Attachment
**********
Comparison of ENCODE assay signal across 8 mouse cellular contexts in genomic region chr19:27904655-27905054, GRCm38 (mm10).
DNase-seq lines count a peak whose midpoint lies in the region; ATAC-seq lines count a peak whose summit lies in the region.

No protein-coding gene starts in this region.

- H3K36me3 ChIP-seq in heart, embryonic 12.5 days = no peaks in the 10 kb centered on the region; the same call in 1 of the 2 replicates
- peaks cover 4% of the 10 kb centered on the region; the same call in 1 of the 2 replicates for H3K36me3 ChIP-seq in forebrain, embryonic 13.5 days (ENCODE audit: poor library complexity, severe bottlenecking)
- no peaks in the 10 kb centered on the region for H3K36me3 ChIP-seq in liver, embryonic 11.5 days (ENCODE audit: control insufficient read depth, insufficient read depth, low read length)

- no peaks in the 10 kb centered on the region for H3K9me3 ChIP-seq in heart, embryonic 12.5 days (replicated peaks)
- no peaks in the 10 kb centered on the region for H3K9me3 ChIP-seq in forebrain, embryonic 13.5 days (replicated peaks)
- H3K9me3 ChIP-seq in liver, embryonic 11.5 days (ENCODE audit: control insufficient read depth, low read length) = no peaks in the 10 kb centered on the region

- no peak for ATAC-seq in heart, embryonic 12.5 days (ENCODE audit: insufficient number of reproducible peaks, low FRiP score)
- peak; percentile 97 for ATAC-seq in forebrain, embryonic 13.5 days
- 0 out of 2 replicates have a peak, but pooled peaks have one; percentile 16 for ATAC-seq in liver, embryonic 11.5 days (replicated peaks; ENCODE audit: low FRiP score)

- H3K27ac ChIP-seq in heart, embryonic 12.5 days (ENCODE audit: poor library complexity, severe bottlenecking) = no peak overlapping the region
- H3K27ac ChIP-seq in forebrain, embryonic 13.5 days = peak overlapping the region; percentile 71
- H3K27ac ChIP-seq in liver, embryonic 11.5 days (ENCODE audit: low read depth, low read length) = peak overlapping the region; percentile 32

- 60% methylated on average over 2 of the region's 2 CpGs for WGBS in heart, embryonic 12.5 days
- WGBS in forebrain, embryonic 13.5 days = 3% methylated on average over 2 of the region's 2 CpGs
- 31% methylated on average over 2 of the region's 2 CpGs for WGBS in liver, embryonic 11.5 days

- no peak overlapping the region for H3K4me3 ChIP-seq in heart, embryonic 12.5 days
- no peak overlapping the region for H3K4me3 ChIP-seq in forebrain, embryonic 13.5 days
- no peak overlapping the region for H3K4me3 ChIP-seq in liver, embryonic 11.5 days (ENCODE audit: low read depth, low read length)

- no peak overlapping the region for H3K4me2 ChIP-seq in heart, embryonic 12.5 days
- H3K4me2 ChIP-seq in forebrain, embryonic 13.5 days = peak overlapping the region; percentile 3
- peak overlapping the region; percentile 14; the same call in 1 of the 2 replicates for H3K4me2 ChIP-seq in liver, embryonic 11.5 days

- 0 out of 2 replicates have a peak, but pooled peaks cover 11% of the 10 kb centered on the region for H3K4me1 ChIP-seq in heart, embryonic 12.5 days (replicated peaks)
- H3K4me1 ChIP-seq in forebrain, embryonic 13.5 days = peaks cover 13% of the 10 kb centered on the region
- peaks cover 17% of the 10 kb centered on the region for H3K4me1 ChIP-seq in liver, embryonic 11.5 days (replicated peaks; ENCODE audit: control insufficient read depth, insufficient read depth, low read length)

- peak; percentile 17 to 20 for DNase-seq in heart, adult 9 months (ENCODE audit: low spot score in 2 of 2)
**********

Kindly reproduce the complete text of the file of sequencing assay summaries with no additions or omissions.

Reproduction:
Comparison of ENCODE assay signal across 8 mouse cellular contexts in genomic region chr19:27904655-27905054, GRCm38 (mm10).
DNase-seq lines count a peak whose midpoint lies in the region; ATAC-seq lines count a peak whose summit lies in the region.

No protein-coding gene starts in this region.

- H3K36me3 ChIP-seq in heart, embryonic 12.5 days = no peaks in the 10 kb centered on the region; the same call in 1 of the 2 replicates
- peaks cover 4% of the 10 kb centered on the region; the same call in 1 of the 2 replicates for H3K36me3 ChIP-seq in forebrain, embryonic 13.5 days (ENCODE audit: poor library complexity, severe bottlenecking)
- no peaks in the 10 kb centered on the region for H3K36me3 ChIP-seq in liver, embryonic 11.5 days (ENCODE audit: control insufficient read depth, insufficient read depth, low read length)

- no peaks in the 10 kb centered on the region for H3K9me3 ChIP-seq in heart, embryonic 12.5 days (replicated peaks)
- no peaks in the 10 kb centered on the region for H3K9me3 ChIP-seq in forebrain, embryonic 13.5 days (replicated peaks)
- H3K9me3 ChIP-seq in liver, embryonic 11.5 days (ENCODE audit: control insufficient read depth, low read length) = no peaks in the 10 kb centered on the region

- no peak for ATAC-seq in heart, embryonic 12.5 days (ENCODE audit: insufficient number of reproducible peaks, low FRiP score)
- peak; percentile 97 for ATAC-seq in forebrain, embryonic 13.5 days
- 0 out of 2 replicates have a peak, but pooled peaks have one; percentile 16 for ATAC-seq in liver, embryonic 11.5 days (replicated peaks; ENCODE audit: low FRiP score)

- H3K27ac ChIP-seq in heart, embryonic 12.5 days (ENCODE audit: poor library complexity, severe bottlenecking) = no peak overlapping the region
- H3K27ac ChIP-seq in forebrain, embryonic 13.5 days = peak overlapping the region; percentile 71
- H3K27ac ChIP-seq in liver, embryonic 11.5 days (ENCODE audit: low read depth, low read length) = peak overlapping the region; percentile 32

- 60% methylated on average over 2 of the region's 2 CpGs for WGBS in heart, embryonic 12.5 days
- WGBS in forebrain, embryonic 13.5 days = 3% methylated on average over 2 of the region's 2 CpGs
- 31% methylated on average over 2 of the region's 2 CpGs for WGBS in liver, embryonic 11.5 days

- no peak overlapping the region for H3K4me3 ChIP-seq in heart, embryonic 12.5 days
- no peak overlapping the region for H3K4me3 ChIP-seq in forebrain, embryonic 13.5 days
- no peak overlapping the region for H3K4me3 ChIP-seq in liver, embryonic 11.5 days (ENCODE audit: low read depth, low read length)

- no peak overlapping the region for H3K4me2 ChIP-seq in heart, embryonic 12.5 days
- H3K4me2 ChIP-seq in forebrain, embryonic 13.5 days = peak overlapping the region; percentile 3
- peak overlapping the region; percentile 14; the same call in 1 of the 2 replicates for H3K4me2 ChIP-seq in liver, embryonic 11.5 days

- 0 out of 2 replicates have a peak, but pooled peaks cover 11% of the 10 kb centered on the region for H3K4me1 ChIP-seq in heart, embryonic 12.5 days (replicated peaks)
- H3K4me1 ChIP-seq in forebrain, embryonic 13.5 days = peaks cover 13% of the 10 kb centered on the region
- peaks cover 17% of the 10 kb centered on the region for H3K4me1 ChIP-seq in liver, embryonic 11.5 days (replicated peaks; ENCODE audit: control insufficient read depth, insufficient read depth, low read length)

- peak; percentile 17 to 20 for DNase-seq in heart, adult 9 months (ENCODE audit: low spot score in 2 of 2)